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Putin denies Russian plans to reopen spy base in Cuba
Published on July 18, 2014 Email To Friend    Print Version


The former Soviet-era listening station in 2001 in Lourdes some 18 miles outside of Havana, Cuba

By Caribbean News Now contributor

BRASILIA, Brazil -- According to Russia’s state-owned news agency ITAR-TASS, President Vladimir Putin has denied that Russia plans to reopen its signals intelligence (SIGINT) base in Lourdes, Cuba.

Speaking at the BRICS (Brazil, Russia, India, China, South Africa) summit in Brasilia, Putin noted that “Russia is capable of fulfilling its defence capacity tasks without this component (Lourdes)”.

Earlier this week, Russian business daily Kommersant reported that, during Putin’s visit to Havana last Friday, Russia and Cuba agreed to reopen the base in Lourdes, which was primarily used to spy on US communications and missile launches during the Cold War and was closed in 2001, partly as a result of US financial pressure following the collapse of the Soviet Union.

According to Kommersant, Moscow’s interest in reopening the facility increased significantly at the beginning of this year during Russia’s attempted expansion into the Ukraine, when the Russian military had several meetings with their Cuban counterparts. After all remaining issues were resolved, arrangements to reopen the base were reportedly finalized during Putin’s visit to Havana last week.

The reported agreement to reopen the spy base in Cuba and Russia’s move into the Crimea earlier this year has served to draw attention to remarks made in 2012 by then US presidential candidate Mitt Romney that “without question Russia is our number one geopolitical foe”.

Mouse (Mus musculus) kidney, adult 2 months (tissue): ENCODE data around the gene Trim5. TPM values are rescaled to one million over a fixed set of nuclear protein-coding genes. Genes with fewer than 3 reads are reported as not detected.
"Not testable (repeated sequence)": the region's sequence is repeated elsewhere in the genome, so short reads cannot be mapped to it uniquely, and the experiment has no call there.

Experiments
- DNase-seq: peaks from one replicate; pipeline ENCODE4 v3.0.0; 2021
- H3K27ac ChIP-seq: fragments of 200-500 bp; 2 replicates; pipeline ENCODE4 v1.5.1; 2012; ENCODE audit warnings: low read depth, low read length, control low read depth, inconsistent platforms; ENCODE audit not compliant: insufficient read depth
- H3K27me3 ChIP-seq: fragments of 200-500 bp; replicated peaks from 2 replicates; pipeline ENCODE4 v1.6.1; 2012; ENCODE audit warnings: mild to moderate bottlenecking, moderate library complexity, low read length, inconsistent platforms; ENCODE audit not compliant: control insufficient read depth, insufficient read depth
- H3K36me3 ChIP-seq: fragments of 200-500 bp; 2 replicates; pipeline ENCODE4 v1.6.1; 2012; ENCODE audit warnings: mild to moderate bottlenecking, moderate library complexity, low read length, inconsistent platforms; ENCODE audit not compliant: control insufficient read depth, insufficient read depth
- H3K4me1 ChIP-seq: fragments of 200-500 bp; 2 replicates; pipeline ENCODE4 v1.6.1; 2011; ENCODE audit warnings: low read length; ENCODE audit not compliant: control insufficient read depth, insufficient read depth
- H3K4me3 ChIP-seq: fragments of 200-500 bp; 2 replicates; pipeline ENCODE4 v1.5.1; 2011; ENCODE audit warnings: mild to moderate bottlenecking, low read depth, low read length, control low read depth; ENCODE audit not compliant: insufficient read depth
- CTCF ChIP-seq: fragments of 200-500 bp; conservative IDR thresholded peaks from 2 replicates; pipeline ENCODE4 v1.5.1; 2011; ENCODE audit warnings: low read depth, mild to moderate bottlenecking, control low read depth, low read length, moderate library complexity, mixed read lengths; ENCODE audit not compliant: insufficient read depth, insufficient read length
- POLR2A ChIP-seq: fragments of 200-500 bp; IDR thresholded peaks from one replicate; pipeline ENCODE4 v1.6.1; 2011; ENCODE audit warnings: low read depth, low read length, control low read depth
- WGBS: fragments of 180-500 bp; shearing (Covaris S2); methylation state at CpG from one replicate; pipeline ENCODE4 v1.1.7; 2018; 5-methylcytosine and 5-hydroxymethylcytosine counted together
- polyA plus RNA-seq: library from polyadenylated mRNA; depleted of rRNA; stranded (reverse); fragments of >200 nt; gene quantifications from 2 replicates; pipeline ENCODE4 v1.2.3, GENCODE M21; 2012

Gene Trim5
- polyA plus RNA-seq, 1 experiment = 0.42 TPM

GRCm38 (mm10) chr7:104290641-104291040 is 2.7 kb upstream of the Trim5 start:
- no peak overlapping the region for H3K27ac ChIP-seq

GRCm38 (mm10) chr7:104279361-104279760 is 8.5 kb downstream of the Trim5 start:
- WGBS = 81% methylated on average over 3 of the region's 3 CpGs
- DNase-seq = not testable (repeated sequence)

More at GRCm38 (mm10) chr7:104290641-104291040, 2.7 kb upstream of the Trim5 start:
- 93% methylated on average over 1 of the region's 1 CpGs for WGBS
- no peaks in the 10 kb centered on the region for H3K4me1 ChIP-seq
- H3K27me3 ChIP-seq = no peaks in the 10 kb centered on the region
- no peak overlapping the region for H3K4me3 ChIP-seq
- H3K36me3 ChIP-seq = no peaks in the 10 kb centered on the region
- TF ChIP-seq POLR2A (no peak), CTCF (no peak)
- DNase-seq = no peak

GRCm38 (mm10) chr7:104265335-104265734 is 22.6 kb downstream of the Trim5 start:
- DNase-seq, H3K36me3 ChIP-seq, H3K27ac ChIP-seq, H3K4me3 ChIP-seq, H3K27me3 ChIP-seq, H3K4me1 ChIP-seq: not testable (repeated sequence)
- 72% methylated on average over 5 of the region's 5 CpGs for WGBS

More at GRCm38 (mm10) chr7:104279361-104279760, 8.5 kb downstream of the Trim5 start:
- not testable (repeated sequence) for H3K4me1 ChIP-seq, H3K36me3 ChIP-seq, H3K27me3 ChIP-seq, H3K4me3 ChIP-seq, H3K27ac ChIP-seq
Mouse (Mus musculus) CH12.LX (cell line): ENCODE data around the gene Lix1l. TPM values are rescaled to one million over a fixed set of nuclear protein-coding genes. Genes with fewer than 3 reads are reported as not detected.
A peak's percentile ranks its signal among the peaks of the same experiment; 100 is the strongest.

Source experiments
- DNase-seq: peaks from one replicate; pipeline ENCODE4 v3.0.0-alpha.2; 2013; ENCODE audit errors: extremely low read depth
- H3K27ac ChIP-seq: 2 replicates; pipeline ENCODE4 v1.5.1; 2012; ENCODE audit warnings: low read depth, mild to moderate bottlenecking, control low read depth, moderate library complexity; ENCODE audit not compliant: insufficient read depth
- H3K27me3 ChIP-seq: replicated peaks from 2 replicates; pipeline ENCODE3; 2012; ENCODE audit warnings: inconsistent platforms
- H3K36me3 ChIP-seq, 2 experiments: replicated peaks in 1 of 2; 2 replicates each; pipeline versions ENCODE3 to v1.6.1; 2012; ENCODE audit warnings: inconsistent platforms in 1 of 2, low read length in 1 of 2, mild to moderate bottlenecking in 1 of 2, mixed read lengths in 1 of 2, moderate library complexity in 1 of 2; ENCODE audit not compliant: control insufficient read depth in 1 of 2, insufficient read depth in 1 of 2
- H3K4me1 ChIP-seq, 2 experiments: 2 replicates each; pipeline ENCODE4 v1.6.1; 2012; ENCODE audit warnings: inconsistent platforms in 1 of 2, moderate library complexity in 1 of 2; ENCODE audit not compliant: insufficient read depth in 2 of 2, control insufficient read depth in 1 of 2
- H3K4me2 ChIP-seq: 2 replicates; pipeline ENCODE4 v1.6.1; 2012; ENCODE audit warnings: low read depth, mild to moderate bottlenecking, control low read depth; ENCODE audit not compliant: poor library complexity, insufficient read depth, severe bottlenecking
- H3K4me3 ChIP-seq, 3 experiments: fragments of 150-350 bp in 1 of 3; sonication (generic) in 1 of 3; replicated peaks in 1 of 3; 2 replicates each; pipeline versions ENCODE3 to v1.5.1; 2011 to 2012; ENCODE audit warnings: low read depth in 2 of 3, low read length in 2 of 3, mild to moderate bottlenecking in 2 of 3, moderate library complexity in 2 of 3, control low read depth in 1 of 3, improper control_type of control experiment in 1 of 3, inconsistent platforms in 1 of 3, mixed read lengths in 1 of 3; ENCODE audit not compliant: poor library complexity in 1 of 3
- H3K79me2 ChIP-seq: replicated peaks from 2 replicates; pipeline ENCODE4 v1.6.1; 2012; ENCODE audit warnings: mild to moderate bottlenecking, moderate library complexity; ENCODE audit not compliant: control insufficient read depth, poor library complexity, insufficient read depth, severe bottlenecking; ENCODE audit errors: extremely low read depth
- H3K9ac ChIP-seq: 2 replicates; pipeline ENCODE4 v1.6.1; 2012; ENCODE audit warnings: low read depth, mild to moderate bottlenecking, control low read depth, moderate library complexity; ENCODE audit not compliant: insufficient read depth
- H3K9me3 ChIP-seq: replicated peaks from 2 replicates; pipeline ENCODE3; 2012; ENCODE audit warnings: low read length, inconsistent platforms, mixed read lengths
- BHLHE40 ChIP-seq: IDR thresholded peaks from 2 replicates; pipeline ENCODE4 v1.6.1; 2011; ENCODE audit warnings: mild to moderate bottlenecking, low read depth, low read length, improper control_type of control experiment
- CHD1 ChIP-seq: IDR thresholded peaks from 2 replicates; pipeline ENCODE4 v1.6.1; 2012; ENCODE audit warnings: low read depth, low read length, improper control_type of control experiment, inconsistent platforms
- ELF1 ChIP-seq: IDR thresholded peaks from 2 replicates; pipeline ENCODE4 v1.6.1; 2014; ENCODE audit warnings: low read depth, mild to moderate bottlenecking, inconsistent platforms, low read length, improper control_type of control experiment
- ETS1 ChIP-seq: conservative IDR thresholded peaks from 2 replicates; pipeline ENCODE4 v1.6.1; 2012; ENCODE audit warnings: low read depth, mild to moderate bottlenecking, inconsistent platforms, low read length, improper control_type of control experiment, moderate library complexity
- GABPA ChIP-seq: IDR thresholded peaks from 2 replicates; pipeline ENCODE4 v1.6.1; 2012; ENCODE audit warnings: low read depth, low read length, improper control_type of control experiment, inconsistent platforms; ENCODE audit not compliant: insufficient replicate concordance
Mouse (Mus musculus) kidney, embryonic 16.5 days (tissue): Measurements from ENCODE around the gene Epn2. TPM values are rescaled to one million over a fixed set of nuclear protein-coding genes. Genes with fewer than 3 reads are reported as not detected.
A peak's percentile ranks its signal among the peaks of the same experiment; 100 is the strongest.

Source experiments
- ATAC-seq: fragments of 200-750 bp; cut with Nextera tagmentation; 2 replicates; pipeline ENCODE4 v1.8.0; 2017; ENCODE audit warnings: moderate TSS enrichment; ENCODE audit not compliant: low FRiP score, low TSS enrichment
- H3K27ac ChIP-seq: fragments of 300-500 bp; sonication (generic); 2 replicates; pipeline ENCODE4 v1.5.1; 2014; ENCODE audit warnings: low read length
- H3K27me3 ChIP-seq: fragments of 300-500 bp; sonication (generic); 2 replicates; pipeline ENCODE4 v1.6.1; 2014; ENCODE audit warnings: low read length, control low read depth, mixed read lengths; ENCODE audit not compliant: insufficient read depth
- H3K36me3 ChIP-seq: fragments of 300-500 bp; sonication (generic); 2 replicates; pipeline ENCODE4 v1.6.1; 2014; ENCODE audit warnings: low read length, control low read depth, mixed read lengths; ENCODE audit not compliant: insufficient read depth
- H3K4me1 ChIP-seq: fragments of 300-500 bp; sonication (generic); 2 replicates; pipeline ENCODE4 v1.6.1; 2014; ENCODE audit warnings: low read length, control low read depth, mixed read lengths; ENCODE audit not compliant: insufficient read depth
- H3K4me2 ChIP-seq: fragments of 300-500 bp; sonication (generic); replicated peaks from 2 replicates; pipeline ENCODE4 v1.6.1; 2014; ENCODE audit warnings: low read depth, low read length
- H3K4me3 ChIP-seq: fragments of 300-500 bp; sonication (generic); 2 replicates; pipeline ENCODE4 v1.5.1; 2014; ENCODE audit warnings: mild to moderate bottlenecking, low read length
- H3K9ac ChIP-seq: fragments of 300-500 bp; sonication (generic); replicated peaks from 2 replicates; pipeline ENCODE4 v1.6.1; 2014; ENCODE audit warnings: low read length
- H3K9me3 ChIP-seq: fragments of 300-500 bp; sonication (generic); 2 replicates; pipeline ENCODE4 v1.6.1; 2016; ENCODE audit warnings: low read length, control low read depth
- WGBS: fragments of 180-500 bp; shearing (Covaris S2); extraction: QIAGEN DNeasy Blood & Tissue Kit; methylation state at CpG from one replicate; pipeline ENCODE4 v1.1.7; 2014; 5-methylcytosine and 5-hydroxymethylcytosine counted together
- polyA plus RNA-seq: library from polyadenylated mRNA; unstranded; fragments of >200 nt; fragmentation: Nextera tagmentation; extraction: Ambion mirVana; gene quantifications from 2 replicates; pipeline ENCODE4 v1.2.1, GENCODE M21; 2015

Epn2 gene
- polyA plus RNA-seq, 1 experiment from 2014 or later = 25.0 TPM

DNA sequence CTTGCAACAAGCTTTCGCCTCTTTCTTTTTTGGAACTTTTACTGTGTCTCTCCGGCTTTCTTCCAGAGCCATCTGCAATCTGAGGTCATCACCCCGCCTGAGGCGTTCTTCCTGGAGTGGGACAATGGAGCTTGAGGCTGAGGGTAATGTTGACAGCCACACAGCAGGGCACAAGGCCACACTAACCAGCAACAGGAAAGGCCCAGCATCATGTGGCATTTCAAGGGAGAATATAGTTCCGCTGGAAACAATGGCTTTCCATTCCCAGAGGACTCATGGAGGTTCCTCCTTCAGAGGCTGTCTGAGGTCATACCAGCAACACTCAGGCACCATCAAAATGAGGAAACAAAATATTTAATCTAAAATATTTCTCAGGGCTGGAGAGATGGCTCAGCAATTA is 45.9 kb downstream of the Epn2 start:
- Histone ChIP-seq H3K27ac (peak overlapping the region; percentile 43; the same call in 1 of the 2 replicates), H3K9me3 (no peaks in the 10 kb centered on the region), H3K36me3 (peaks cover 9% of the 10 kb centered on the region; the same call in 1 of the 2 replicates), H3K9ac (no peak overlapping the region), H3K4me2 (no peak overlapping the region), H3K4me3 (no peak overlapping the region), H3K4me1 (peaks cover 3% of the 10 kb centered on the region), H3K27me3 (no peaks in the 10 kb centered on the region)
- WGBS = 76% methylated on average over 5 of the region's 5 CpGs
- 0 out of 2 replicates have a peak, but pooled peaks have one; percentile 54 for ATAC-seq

At the time, Romney’s comments were ridiculed by President Barack Obama, who said during a campaign debate, "Gov. Romney, I'm glad that you recognize that al-Qaida is a threat, because a few months ago when you were asked what's the biggest geopolitical threat facing America, you said Russia, not al-Qaida. You said Russia ... the 1980s, they're now calling to ask for their foreign policy back because, you know, the Cold War's been over for 20 years."

In the light of recent events, Romney’s position is now looking prescient compared to Obama’s apparently shortsighted view.

While there is still some uncertainty as to whether Russia actually has any real intention of reopening its spy base just 155 miles from the US, the fact remains that earlier this year a number of foreign organisations that were using the old Soviet facility in Cuba for peaceful research purposes were told they would no longer be permitted to use it.

On the other hand, given that, with today’s technology compared to that of the Cold War era, it hardly seems necessary to be geographically proximate to the source of electronic communications, the move by the Russians may be more of a public relations “poke in the eye” to the United States, possibly in response to the recently extended economic sanctions by the US and EU in relation to Russian activities in the Ukraine.

According to a US intelligence source, the denial by Putin may be an attempt to dial back the importance of the issue so that it does not form part of the negotiating equation when and if the Russians have to come to the table over the Ukraine and associated economic sanctions.

In the meantime, the member countries of regional blocs such as CELAC and ALBA, which are generally opposed to US hegemony in the Americas, are likely to welcome the continued show of Russian political and economic involvement in the Western Hemisphere.
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